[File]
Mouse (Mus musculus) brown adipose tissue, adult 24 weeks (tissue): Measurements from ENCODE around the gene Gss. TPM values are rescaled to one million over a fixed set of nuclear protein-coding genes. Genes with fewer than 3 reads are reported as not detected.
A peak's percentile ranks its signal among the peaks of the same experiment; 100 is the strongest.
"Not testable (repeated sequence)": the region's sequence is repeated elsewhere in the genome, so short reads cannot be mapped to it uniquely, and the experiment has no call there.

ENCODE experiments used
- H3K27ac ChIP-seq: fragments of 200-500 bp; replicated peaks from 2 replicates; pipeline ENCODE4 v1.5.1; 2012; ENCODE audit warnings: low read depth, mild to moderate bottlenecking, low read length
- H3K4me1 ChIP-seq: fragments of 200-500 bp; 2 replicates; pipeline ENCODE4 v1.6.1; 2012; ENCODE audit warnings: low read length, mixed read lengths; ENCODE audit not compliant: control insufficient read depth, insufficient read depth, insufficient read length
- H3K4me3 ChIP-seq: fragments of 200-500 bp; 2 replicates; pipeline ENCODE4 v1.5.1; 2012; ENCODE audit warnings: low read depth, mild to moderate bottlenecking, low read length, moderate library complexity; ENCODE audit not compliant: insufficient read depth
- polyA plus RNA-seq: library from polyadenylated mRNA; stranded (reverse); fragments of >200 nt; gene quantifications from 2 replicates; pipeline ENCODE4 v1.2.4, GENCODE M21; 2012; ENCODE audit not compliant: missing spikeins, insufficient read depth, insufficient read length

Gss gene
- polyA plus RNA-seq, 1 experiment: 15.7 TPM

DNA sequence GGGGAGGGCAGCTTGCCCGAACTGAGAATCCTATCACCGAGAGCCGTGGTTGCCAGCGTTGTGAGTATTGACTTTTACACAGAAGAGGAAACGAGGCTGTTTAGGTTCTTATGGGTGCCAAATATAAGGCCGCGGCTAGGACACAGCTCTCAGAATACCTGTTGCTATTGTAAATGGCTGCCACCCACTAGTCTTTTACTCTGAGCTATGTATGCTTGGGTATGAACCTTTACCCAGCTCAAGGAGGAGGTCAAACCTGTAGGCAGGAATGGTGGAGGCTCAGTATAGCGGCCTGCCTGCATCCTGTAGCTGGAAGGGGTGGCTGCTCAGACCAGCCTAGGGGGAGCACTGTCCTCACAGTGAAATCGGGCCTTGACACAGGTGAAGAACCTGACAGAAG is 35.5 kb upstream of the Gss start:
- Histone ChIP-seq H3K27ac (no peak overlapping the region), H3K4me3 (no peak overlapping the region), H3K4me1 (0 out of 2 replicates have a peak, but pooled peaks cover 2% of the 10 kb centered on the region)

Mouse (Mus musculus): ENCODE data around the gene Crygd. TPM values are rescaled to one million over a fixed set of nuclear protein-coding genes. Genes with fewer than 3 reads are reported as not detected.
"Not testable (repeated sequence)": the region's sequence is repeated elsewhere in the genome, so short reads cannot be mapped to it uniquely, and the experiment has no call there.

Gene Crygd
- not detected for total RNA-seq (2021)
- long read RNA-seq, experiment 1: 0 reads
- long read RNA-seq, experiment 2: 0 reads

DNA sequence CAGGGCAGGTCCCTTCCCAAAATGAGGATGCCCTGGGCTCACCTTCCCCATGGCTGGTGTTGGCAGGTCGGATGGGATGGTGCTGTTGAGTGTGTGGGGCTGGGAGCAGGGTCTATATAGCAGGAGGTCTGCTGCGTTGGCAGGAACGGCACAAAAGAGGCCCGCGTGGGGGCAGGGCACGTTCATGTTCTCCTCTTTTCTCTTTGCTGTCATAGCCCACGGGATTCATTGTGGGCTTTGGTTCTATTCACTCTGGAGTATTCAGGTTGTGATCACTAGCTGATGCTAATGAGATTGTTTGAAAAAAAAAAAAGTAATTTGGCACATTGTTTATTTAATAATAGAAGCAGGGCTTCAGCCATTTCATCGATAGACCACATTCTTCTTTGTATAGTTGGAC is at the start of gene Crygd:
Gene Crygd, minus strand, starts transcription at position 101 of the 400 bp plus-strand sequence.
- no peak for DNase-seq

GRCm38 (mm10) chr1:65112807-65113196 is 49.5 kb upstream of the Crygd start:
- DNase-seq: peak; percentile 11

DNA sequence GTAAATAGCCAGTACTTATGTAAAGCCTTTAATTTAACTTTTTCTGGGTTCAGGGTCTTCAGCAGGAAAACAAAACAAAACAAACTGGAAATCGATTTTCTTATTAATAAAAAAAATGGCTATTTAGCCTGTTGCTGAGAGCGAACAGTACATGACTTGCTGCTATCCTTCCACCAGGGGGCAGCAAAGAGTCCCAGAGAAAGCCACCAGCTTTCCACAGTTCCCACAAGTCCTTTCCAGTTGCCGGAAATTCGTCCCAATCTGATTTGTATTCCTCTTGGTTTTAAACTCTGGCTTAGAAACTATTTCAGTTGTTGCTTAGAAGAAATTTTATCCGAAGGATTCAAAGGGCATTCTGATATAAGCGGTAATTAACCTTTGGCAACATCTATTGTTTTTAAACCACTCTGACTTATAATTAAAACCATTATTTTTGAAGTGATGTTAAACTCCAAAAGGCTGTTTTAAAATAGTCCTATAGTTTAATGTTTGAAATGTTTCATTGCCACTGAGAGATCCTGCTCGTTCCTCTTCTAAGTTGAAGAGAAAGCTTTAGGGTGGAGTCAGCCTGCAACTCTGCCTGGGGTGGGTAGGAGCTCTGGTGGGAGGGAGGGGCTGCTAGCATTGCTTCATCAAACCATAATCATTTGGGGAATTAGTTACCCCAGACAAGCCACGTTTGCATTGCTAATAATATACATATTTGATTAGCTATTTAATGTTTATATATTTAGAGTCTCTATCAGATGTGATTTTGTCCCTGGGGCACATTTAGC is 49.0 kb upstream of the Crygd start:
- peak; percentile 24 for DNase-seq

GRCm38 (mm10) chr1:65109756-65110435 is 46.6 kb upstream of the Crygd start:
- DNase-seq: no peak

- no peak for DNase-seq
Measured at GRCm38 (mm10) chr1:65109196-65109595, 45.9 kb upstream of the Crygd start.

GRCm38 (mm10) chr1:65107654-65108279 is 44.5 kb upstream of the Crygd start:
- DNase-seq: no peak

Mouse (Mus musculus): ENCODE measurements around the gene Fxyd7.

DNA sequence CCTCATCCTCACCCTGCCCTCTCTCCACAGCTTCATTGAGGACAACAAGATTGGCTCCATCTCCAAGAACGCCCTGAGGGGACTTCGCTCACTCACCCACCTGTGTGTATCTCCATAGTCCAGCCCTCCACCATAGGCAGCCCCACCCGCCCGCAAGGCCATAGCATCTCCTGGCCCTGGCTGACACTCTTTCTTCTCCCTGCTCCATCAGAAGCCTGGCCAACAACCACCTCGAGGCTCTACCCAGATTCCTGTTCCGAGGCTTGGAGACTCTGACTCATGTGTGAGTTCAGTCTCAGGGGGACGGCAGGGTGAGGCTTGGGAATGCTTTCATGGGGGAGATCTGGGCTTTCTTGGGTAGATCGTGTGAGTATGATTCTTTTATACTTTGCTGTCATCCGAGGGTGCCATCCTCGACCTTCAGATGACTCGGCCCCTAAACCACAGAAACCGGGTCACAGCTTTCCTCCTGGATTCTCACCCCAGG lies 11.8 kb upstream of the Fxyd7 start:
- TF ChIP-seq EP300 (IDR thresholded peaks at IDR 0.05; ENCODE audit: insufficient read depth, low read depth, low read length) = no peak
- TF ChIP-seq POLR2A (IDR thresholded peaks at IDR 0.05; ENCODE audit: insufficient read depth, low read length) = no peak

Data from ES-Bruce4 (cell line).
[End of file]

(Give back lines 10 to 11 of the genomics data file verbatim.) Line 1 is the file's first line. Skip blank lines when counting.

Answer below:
- polyA plus RNA-seq, 1 experiment: 15.7 TPM

DNA sequence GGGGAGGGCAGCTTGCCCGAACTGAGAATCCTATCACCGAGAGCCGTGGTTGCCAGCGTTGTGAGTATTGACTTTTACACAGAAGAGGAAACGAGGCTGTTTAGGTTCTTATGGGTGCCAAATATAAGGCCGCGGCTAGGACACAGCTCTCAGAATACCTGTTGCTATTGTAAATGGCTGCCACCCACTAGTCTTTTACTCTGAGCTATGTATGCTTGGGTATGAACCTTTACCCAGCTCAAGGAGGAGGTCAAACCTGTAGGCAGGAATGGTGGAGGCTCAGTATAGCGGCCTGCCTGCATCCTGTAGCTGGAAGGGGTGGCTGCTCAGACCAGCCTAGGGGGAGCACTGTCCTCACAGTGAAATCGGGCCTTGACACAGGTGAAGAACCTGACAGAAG is 35.5 kb upstream of the Gss start: